Ahh peanut butter, peanut butter what a wonderful treat, I could eat it on a sandwich or rub it on my feet. Brown and creamy, oooh so dreamy. An epicurrrian delight. Gift to me a case or three, I'll eat it all tonight.
03/16/2010 5:28:40 PM CDT
Linda DeWitt says ...
We have been buying all of your meats for many years and love them all, your Corned Beef Brisket is the best anywhere, including Irish restaurants and again, we have been buying it for years!!! Your company does all of the work and we just boil it to perfection!!! Thank you for delicious meals, that do not require a lot of work for us in the kitchen!!! Thanks again for your quality and perfect meats with no hormones, antibotics and all grass/grain only feed, worry free meats!!! We truly appreciate your company for a healthier America for all of our families!!!! Thank you, Linda Columbus, Ohio
03/17/2010 1:17:29 PM CDT
Fitzgerald says ...
Thanks for corned beef ideas for St. Patrick's Day. Unfortunately the emeal didn't come until 6:30PM on 3/17, too late to cook a brisket for this Irish house.
03/17/2010 4:42:29 PM CDT
vaughnm says ...
@Robin, You add the juices to the pot. Thanks!
03/15/2010 8:10:41 AM CDT
vaughnm says ...
@Barbara, Here's the recipe straight from Theo: <strong>Wellshire’s St Patrick’s Day Boil</strong> Ingredients 1. One Wellshire Corned Beef Brisket 2. 6 Small Red bliss Potatoes 3. 3 Carrots Peeled and chopped 4. 1/2 Head of Green Cabbage, cut into eight pieces 5. 1 Onion, Peeled and cut into four pieces <strong>Directions</strong> 1. Place brisket into pot and cover with water. 2. Cover and bring to a boil, then reduce down to a simmer, if the brisket is left whole simmer for 45 minutes to an hour per pound. 3. Keep checking for doneness and add more water if needed 4. Upon the last 30 minutes add vegetables to the brisket 5. Cook till tender and when the brisket gives way to a fork going threw easily <em>Slow Cooker way</em> 1. Place carrots, onion and potatoes in the bottom of a large slow-cooker or crock pot. 2. Place corned beef brisket over vegetables and add enough water to just cover the meat. 3. Cover and cook on LOW for eight to nine hours or until fork goes threw easily. (High will work but you may need to add more liquid as it cooks) 4. Remove the meat and vegetables from the pot and cover with foil to keep warm. Increase heat to high and cook cabbage until softened but still crispy, 20 to 30 minutes. 5. Slice brisket across the grain, serve with vegetables Thanks!
03/20/2010 10:30:08 AM CDT
Ted says ...
So for the slow cooker version-vegetables on bottom, then the brisket along with all the juices that it's in? I thought you were supposed to rinse em off. Also, I've heard that you should the veggies later so they dint get mushy-true/false? Thanks! Can't wait to cook this thing up. WF is aces.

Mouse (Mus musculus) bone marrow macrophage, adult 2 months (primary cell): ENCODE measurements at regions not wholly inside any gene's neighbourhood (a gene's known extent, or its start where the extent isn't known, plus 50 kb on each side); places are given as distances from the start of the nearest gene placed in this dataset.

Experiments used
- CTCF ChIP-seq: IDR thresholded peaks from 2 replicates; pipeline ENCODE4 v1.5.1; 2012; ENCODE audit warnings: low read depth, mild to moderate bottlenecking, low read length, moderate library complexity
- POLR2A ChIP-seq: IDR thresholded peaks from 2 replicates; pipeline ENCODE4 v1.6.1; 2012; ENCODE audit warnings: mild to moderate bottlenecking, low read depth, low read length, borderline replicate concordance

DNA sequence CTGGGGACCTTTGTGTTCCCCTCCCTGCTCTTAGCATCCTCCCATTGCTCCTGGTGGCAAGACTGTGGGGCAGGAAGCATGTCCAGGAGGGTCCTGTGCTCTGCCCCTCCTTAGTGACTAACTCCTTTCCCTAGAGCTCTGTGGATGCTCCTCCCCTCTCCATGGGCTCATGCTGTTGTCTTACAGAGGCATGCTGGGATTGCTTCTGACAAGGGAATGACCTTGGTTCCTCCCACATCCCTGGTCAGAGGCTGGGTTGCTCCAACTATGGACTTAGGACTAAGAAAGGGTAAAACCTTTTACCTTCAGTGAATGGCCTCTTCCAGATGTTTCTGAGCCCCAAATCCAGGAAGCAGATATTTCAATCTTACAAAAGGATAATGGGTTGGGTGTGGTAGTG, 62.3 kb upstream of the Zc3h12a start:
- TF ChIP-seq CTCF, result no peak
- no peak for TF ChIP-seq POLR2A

03/16/2012 8:08:46 PM CDT
Evelyn says ...
What is the difference between the corned beef brisket and the round. Are the cooking instructions the same?
03/16/2012 5:27:13 PM CDT
Julie w. says ...
I put this in the crock pot and checked on it 3 hours later and it's very tough an overlooked. What did I do wrong? Now we have to go get takeout because my kids will not be able to chew this meat
04/02/2012 7:35:56 PM CDT
Megan says ...
@Julie Did you make sure to include enough liquid in the pot? Meats can get dry and overcooked easily in slow cookers if there is not sufficient liquid. I'm sorry it didn't turn out for you!
04/04/2012 11:24:49 AM CDT
janejohnson says ...
@Evelyn I reached out to Beau Klose, one of our Global Meat Buyers, and here is his response: "The brisket and the round are different cuts that have both gone through the brining process. The round is generally larger on average and will take slightly longer to cook. I believe the cooking instructions for each are printed on the packaging for your convenience, but if you are used to preparing a corned beef brisket I would add approximately 20 minutes per pound on the round. I hope this helps and enjoy!"
03/20/2012 11:47:35 AM CDT
janejohnson says ...
@Ted The sturdy veggies used in this recipe can handle the slow cooker, typically. However, if you wanted to add them at a later time, it could add some crunchy-ness to your veggies. Your preference! It's not necessary to wash off the corned beef.
03/19/2012 9:13:14 AM CDT
Kate says ...
Is Wellshire Corned beef gluten free?
03/10/2013 5:33:40 PM CDT
Lucira Jane Nebelung says ...
I am very disappointed... after following the recipe on the Willshire website for using a Crock Pot, this was dry, overly seasoned (with the spices included) and way too salty... won't be buying this corned beef again.
03/17/2013 6:04:02 PM CDT
Lyndie says ...
Thanks so much for your advice here, re low sodium/no nitrates. The brand in the store had something like 1400 mg of sodium, so I nixed that. In talking with the butcher, I ended up with a beef brisket, not brined, and the house pickling herbs and spices - now all I need to find is that beet powder ... thank you so much, Whole Foods!
03/13/2014 6:17:58 PM CDT